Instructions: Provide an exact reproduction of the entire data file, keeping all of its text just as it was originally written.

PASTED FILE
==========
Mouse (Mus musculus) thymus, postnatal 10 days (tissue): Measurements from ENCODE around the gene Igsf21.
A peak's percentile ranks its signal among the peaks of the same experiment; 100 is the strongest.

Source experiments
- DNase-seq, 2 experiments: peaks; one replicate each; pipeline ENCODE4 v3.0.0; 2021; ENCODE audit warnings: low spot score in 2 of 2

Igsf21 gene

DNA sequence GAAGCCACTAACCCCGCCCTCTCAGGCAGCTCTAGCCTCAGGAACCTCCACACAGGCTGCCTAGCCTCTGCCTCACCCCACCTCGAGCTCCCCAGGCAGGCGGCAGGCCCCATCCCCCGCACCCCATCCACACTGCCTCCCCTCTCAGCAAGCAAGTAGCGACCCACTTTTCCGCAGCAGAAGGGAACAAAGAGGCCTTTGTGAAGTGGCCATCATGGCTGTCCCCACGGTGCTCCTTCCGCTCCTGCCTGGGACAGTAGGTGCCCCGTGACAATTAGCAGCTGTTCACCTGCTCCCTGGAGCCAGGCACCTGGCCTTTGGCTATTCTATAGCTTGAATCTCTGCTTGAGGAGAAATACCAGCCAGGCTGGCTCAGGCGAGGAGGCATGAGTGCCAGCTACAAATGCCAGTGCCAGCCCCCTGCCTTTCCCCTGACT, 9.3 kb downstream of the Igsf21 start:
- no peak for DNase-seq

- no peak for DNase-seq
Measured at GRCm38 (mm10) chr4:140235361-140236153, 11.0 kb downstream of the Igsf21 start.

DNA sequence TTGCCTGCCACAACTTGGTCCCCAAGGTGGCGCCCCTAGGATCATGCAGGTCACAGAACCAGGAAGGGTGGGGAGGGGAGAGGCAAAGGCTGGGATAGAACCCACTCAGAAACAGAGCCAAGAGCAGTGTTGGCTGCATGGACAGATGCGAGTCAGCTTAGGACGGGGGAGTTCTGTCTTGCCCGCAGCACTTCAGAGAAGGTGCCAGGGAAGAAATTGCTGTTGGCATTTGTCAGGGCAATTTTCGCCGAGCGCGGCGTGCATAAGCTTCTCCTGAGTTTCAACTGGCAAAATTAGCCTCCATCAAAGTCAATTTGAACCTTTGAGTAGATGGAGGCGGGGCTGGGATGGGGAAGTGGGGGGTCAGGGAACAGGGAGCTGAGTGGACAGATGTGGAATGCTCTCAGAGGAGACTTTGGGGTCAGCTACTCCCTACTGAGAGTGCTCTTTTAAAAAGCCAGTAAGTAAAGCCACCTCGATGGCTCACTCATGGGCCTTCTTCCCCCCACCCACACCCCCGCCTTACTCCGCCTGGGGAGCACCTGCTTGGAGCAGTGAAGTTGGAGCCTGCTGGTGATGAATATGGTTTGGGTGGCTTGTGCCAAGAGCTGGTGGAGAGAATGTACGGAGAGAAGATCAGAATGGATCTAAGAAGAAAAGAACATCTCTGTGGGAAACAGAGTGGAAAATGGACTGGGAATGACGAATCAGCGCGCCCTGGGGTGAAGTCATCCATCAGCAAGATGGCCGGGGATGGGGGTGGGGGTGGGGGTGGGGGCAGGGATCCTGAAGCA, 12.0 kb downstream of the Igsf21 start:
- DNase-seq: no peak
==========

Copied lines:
Mouse (Mus musculus) thymus, postnatal 10 days (tissue): Measurements from ENCODE around the gene Igsf21.
A peak's percentile ranks its signal among the peaks of the same experiment; 100 is the strongest.

Source experiments
- DNase-seq, 2 experiments: peaks; one replicate each; pipeline ENCODE4 v3.0.0; 2021; ENCODE audit warnings: low spot score in 2 of 2

Igsf21 gene

DNA sequence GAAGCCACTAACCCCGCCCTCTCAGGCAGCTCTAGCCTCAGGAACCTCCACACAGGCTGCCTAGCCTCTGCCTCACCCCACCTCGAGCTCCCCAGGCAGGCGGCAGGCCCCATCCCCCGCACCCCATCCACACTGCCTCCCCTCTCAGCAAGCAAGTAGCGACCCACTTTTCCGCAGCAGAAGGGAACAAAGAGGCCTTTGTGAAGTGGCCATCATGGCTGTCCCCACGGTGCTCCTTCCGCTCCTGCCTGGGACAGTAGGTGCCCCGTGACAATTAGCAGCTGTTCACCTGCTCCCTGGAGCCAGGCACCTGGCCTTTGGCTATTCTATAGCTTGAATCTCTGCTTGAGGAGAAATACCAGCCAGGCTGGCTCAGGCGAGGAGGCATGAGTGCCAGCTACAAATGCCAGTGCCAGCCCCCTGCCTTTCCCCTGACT, 9.3 kb downstream of the Igsf21 start:
- no peak for DNase-seq

- no peak for DNase-seq
Measured at GRCm38 (mm10) chr4:140235361-140236153, 11.0 kb downstream of the Igsf21 start.

DNA sequence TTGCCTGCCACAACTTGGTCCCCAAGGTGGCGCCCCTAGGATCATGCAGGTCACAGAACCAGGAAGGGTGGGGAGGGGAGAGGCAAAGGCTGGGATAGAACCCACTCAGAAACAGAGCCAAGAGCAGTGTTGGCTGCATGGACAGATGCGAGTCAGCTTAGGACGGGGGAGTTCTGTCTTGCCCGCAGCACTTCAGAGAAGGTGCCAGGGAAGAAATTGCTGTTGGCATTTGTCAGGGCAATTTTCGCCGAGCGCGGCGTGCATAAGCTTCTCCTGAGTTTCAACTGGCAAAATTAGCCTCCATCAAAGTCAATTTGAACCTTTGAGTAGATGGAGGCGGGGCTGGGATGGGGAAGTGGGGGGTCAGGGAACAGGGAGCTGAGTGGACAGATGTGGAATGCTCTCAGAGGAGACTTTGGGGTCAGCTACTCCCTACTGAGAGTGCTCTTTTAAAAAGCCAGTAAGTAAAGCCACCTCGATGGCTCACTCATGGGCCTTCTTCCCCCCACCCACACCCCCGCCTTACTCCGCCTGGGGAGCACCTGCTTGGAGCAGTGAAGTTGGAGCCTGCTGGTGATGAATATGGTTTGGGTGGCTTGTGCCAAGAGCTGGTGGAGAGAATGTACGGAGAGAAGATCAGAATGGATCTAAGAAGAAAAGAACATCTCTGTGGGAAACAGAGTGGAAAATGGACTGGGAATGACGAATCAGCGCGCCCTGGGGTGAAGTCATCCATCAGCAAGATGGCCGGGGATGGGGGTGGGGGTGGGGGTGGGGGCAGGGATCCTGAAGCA, 12.0 kb downstream of the Igsf21 start:
- DNase-seq: no peak